Typically passionate in the title role of HBO’s Elizabeth I, Mirren has seldom been a passive actress, but she dominates the screen here with quiescence: her Elizabeth is clipped, dry, and repressed, if not without wry humor. Frears frequently captures her in repose—simply thinking. What she is thinking in the pair of sequences that comprise the film’s central metaphor is unclear. As she waits by the Land Rover for help to come, she is seen from above and behind, isolated in her crowdless domain, and starts to sob. Her face is completely blurred in the next frame, which she shares with a stag looming up over her shoulder in the middle distance. The beast is the object of a “stalk” absurdly arranged by Philip to distract princes William and Harry from their mother’s death. This is an obvious reference to the way Diana was hounded by the paparazzi and, indirectly, by the royal family, an idea presumably derived from the funeral address by her brother, Charles Spencer, in which he commented on the irony of his sister being named for the virginal huntress of Roman myth, who was often depicted with a deer. “Oh, you beauty,” Elizabeth cries when she sees the stag—implying she never said it to the lovely, idealistic girl who had married her son.
The metaphor takes on a double meaning the day Elizabeth leaves Balmoral. Learning that the stag had been shot on a neighboring estate, she visits the gazebo there. As she looks at the hanging carcass and then its head, which sits on a counter awaiting the taxidermist, the gillie beside her ironically echoes her exclamation about the stag being a beauty. Elizabeth may be contemplating how her family’s repudiation of Diana led to her death, but the fact that this monarch of the glen has been beheaded suggests the fate of Charles I, whose demise ushered in the 1649–60 republic.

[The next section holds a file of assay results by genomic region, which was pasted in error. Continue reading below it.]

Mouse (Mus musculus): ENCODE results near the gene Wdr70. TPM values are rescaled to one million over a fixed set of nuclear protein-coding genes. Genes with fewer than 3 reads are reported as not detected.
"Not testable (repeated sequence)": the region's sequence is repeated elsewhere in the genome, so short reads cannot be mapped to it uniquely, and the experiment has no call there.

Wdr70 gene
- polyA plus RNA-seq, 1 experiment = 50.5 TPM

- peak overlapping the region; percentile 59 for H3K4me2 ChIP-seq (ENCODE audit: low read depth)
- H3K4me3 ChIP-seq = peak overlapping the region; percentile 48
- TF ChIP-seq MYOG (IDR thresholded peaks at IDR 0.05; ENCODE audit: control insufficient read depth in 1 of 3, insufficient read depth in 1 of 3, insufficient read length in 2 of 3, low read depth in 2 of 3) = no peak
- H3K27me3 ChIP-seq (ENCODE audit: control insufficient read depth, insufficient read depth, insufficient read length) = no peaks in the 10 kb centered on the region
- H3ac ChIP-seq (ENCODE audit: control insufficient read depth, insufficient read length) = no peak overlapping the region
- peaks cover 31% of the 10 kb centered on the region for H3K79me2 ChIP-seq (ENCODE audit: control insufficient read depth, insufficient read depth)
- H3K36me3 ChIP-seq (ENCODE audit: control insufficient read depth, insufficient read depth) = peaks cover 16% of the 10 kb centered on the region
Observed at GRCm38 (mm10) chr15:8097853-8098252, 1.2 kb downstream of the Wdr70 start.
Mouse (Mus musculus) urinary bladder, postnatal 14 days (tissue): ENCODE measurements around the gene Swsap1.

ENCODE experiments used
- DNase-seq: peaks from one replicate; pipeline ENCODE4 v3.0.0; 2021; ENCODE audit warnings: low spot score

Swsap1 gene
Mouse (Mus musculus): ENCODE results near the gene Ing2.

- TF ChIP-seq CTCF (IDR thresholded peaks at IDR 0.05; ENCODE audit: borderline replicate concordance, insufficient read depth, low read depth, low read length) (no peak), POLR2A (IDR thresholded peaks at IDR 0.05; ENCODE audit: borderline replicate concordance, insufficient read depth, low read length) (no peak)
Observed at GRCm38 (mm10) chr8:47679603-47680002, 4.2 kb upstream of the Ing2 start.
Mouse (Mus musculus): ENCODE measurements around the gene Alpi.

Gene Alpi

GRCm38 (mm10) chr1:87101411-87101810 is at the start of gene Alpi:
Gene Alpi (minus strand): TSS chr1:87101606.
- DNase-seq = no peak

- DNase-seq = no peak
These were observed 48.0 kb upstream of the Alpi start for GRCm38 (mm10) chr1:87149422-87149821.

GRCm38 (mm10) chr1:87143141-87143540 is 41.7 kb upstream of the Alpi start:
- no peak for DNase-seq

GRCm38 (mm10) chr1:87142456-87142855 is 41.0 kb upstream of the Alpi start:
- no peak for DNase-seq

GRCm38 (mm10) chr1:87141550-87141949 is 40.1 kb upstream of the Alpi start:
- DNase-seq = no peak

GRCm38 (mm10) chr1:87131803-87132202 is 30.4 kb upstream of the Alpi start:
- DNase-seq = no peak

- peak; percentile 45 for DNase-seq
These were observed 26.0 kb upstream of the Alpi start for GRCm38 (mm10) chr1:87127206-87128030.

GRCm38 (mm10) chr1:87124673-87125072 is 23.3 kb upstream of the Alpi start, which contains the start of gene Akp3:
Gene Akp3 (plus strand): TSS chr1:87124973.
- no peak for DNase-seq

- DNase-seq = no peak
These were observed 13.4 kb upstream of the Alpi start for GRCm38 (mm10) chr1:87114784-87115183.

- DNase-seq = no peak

Never one to genuflect to stylistic modishness, Frears directs the film with classical discretion, though often he allows news footage to take over: affecting close-ups of men and women crying in the streets; an overnight camper with a broad Liverpudlian accent telling the camera that the Queen’s actions “just aren’t good enough”; a cinematic aerial shot that pulls back from the throng outside Buckingham Palace as a cloud of smoke drifts across the frame—this followed by a grainy shot of Hollywood royalty walking up the aisle of Westminster Abbey. Frears make expressive use of angled shots to show Elizabeth’s pain: we again see her from above as she stands alone in the Balmoral kitchen, and from below as she ventures out from the palace to inspect the flowers left for Diana, which have been tagged with messages like “They didn’t deserve you” and “They have your blood on their hands.” Flowers proliferate—decorating Elizabeth’s drawing rooms, standing guard by Diana’s coffin, spreading in an ever-expanding field outside the palace gates.
The film’s structuring absence, of course, is the martyred “people’s princess” and self-anointed “queen of people’s hearts.” Seen in news clips only, Diana last appears at the end of her funeral service, in which her brother has pointedly extolled her “classlessness.” In a brilliant editorial stroke, Frears cuts in a shot of Diana looking to the left with a hint of accusation in her eyes, whereupon we see a close-up of Elizabeth. The queen isn’t dead, though—her nemesis is. When Elizabeth last appears, she’s strolling in the gardens at the palace alongside the Labour Prime Minister (who has sardonically been dubbed “Mr. Savior of the Monarchy” by Cherie). That their values have meshed feels like a betrayal.